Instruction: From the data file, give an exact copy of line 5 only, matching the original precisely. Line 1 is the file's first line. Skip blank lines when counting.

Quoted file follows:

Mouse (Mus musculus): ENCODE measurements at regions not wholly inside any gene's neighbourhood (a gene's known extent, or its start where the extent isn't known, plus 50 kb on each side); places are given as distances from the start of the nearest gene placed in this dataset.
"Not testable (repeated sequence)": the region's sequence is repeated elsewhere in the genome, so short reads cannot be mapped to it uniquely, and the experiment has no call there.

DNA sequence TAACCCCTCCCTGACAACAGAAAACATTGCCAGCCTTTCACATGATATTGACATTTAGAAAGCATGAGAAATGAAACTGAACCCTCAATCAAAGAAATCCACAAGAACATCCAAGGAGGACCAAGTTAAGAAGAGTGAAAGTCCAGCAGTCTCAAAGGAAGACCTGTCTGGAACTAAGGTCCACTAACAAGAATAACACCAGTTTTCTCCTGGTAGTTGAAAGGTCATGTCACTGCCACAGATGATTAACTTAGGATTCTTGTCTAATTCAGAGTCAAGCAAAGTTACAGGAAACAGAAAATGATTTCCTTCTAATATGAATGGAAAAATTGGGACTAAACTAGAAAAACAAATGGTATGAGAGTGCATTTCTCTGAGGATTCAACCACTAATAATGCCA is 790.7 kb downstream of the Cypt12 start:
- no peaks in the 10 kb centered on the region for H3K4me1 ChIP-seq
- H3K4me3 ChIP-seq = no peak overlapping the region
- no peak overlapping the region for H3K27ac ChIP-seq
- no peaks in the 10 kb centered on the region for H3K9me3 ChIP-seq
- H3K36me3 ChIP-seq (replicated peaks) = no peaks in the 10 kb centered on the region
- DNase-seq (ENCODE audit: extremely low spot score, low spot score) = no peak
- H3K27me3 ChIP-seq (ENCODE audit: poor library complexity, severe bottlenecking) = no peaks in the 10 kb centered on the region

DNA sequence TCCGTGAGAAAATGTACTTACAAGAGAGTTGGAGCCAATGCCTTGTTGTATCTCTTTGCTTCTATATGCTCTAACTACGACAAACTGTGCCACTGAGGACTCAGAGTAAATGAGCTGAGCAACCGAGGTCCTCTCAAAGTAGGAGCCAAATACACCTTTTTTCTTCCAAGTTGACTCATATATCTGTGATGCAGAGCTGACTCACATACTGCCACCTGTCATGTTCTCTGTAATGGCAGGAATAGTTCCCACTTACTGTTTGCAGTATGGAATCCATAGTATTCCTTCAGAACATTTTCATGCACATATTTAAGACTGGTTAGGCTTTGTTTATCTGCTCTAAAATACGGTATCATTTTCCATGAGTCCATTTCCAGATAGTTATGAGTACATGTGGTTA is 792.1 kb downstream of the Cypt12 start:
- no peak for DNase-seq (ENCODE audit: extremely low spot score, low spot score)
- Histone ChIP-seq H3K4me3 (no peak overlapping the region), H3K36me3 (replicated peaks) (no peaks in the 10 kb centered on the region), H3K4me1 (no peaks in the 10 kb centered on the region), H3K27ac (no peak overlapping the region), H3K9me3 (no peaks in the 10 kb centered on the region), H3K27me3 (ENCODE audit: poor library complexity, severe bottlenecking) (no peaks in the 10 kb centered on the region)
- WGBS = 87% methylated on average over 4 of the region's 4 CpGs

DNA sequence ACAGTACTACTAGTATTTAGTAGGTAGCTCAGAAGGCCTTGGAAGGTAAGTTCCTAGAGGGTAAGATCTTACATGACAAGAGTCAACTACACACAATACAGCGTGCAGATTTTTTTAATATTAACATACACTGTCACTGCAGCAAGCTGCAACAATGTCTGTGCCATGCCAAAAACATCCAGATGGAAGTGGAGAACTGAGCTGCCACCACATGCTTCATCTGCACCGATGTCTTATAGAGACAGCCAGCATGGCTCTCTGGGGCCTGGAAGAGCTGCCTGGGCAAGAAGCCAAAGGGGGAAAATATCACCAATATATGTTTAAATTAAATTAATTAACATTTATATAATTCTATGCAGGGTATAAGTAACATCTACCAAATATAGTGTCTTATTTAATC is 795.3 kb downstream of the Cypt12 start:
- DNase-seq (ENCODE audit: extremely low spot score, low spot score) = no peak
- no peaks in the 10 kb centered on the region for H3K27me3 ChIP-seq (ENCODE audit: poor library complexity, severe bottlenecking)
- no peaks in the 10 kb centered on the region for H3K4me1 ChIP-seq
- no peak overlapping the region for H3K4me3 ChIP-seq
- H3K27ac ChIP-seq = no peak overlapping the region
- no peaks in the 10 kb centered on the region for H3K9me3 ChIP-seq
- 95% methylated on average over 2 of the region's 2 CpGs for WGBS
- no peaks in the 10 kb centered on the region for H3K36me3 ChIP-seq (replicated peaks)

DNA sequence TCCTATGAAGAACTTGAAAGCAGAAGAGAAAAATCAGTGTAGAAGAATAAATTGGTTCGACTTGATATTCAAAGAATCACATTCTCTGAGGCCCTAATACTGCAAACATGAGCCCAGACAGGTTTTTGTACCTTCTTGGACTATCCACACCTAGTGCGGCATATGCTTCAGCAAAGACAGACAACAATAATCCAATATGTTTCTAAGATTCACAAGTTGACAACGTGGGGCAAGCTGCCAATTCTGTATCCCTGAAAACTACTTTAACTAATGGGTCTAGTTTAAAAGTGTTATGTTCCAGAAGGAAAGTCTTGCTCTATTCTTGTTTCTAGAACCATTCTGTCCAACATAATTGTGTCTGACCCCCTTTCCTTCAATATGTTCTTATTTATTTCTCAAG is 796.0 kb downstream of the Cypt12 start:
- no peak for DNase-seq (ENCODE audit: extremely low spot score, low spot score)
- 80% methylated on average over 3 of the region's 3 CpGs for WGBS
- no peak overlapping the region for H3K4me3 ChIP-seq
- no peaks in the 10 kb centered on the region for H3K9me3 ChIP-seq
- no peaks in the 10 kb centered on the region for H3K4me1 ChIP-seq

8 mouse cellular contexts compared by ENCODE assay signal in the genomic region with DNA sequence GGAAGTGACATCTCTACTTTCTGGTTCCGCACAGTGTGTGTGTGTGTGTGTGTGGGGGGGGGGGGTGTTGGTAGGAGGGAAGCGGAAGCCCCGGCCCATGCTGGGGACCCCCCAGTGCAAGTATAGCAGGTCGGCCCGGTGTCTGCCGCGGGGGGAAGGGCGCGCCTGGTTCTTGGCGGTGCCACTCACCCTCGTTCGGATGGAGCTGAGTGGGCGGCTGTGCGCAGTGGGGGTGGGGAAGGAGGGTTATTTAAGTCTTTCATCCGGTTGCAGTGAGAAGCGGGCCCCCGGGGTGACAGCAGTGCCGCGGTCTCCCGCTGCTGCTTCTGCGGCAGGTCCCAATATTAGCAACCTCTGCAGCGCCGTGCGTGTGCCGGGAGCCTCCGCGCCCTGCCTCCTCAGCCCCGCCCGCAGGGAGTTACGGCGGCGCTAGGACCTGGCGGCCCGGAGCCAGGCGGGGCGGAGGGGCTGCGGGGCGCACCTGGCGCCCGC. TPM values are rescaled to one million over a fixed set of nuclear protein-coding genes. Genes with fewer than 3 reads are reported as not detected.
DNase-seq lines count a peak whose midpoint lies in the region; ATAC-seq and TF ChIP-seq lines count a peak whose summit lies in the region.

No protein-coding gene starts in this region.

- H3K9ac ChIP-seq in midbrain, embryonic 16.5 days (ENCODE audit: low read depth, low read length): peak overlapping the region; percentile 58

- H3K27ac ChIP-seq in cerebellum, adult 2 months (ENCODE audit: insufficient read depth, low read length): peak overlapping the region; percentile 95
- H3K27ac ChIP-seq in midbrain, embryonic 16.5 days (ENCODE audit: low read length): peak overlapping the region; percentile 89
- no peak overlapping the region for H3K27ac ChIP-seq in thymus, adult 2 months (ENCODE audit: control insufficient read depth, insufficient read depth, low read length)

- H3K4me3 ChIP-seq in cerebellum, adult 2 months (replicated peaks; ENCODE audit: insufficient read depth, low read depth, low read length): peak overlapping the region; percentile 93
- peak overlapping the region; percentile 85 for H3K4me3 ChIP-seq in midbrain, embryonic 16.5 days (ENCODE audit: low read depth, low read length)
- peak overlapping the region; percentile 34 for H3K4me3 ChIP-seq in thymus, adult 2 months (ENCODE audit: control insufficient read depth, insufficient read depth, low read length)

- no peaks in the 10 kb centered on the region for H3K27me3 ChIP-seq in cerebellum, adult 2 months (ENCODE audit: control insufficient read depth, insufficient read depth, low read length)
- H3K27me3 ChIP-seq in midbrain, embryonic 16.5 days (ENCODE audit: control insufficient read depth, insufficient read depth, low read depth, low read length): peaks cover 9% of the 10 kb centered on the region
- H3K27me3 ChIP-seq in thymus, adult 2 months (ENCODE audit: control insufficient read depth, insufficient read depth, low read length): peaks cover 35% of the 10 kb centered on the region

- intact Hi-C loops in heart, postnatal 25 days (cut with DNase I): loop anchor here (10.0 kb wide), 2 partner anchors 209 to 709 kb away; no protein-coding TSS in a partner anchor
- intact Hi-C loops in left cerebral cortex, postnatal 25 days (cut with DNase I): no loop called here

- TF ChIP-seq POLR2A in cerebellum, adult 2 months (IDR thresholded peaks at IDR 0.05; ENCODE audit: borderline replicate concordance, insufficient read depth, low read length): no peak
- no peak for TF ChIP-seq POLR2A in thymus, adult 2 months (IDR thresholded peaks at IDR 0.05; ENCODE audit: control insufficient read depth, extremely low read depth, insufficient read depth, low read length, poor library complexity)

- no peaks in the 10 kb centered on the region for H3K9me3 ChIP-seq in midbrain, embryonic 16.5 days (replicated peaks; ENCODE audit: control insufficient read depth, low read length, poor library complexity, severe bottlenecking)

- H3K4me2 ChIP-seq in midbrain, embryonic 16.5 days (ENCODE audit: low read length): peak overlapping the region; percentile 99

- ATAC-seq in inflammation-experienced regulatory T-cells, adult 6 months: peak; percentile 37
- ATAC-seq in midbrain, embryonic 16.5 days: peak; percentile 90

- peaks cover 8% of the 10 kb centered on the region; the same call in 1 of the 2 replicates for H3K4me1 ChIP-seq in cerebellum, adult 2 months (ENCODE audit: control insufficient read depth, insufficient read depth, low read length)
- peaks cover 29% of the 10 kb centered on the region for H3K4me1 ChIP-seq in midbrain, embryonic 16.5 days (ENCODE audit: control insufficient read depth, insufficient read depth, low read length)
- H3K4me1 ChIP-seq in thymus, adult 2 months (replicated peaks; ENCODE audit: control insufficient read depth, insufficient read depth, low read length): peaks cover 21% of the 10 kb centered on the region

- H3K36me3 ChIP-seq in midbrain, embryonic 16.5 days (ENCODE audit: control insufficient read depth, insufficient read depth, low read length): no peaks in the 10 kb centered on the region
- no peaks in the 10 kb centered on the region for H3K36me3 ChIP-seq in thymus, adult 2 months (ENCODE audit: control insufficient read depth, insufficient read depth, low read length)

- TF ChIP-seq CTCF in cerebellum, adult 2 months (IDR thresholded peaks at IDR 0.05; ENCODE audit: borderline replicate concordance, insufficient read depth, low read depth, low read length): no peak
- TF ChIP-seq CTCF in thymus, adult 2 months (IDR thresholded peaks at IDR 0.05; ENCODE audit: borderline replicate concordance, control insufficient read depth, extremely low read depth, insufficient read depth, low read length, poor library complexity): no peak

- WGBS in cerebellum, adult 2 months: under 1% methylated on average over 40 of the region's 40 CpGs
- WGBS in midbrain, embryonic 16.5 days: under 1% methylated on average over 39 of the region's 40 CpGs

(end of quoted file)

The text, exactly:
- H3K4me3 ChIP-seq = no peak overlapping the region